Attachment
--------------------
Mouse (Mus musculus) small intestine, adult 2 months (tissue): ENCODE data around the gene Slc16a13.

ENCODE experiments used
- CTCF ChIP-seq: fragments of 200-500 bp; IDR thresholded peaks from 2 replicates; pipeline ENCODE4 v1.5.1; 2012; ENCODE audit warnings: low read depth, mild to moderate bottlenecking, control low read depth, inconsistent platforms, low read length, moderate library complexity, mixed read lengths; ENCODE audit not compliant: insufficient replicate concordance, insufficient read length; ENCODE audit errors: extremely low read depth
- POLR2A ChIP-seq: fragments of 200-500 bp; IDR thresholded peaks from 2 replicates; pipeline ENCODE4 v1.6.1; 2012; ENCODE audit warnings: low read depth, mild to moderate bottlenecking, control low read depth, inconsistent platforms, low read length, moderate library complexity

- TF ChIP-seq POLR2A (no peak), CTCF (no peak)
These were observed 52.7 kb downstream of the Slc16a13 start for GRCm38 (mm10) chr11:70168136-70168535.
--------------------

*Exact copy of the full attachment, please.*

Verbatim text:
Mouse (Mus musculus) small intestine, adult 2 months (tissue): ENCODE data around the gene Slc16a13.

ENCODE experiments used
- CTCF ChIP-seq: fragments of 200-500 bp; IDR thresholded peaks from 2 replicates; pipeline ENCODE4 v1.5.1; 2012; ENCODE audit warnings: low read depth, mild to moderate bottlenecking, control low read depth, inconsistent platforms, low read length, moderate library complexity, mixed read lengths; ENCODE audit not compliant: insufficient replicate concordance, insufficient read length; ENCODE audit errors: extremely low read depth
- POLR2A ChIP-seq: fragments of 200-500 bp; IDR thresholded peaks from 2 replicates; pipeline ENCODE4 v1.6.1; 2012; ENCODE audit warnings: low read depth, mild to moderate bottlenecking, control low read depth, inconsistent platforms, low read length, moderate library complexity

- TF ChIP-seq POLR2A (no peak), CTCF (no peak)
These were observed 52.7 kb downstream of the Slc16a13 start for GRCm38 (mm10) chr11:70168136-70168535.